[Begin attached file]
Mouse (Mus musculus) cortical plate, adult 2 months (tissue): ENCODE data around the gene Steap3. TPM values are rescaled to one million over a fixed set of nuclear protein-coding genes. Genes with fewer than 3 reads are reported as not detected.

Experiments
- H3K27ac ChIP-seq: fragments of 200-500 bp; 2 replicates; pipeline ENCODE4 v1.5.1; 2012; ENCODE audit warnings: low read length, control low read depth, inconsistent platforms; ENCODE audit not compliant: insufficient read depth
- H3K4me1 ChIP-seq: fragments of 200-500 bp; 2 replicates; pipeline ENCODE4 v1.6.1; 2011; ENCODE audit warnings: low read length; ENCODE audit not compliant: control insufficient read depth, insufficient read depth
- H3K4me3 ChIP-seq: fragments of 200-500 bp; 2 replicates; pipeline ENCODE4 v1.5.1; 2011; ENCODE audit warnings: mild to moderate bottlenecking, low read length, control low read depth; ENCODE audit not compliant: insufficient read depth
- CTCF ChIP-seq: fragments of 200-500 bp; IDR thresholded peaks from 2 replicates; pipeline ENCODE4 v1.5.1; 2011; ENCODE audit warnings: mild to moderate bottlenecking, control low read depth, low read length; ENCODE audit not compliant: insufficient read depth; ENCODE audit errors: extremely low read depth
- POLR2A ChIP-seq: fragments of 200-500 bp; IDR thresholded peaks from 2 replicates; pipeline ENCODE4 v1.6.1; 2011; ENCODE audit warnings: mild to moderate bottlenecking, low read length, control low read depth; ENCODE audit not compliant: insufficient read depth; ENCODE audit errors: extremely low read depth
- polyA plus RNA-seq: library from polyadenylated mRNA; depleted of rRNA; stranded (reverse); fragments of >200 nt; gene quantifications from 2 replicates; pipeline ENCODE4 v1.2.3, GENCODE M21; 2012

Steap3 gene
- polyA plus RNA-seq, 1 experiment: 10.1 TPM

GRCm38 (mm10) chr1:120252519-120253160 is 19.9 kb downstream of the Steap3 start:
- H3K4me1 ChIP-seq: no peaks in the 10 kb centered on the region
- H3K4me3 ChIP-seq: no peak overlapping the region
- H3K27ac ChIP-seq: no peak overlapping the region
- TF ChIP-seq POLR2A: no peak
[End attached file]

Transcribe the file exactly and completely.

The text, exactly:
Mouse (Mus musculus) cortical plate, adult 2 months (tissue): ENCODE data around the gene Steap3. TPM values are rescaled to one million over a fixed set of nuclear protein-coding genes. Genes with fewer than 3 reads are reported as not detected.

Experiments
- H3K27ac ChIP-seq: fragments of 200-500 bp; 2 replicates; pipeline ENCODE4 v1.5.1; 2012; ENCODE audit warnings: low read length, control low read depth, inconsistent platforms; ENCODE audit not compliant: insufficient read depth
- H3K4me1 ChIP-seq: fragments of 200-500 bp; 2 replicates; pipeline ENCODE4 v1.6.1; 2011; ENCODE audit warnings: low read length; ENCODE audit not compliant: control insufficient read depth, insufficient read depth
- H3K4me3 ChIP-seq: fragments of 200-500 bp; 2 replicates; pipeline ENCODE4 v1.5.1; 2011; ENCODE audit warnings: mild to moderate bottlenecking, low read length, control low read depth; ENCODE audit not compliant: insufficient read depth
- CTCF ChIP-seq: fragments of 200-500 bp; IDR thresholded peaks from 2 replicates; pipeline ENCODE4 v1.5.1; 2011; ENCODE audit warnings: mild to moderate bottlenecking, control low read depth, low read length; ENCODE audit not compliant: insufficient read depth; ENCODE audit errors: extremely low read depth
- POLR2A ChIP-seq: fragments of 200-500 bp; IDR thresholded peaks from 2 replicates; pipeline ENCODE4 v1.6.1; 2011; ENCODE audit warnings: mild to moderate bottlenecking, low read length, control low read depth; ENCODE audit not compliant: insufficient read depth; ENCODE audit errors: extremely low read depth
- polyA plus RNA-seq: library from polyadenylated mRNA; depleted of rRNA; stranded (reverse); fragments of >200 nt; gene quantifications from 2 replicates; pipeline ENCODE4 v1.2.3, GENCODE M21; 2012

Steap3 gene
- polyA plus RNA-seq, 1 experiment: 10.1 TPM

GRCm38 (mm10) chr1:120252519-120253160 is 19.9 kb downstream of the Steap3 start:
- H3K4me1 ChIP-seq: no peaks in the 10 kb centered on the region
- H3K4me3 ChIP-seq: no peak overlapping the region
- H3K27ac ChIP-seq: no peak overlapping the region
- TF ChIP-seq POLR2A: no peak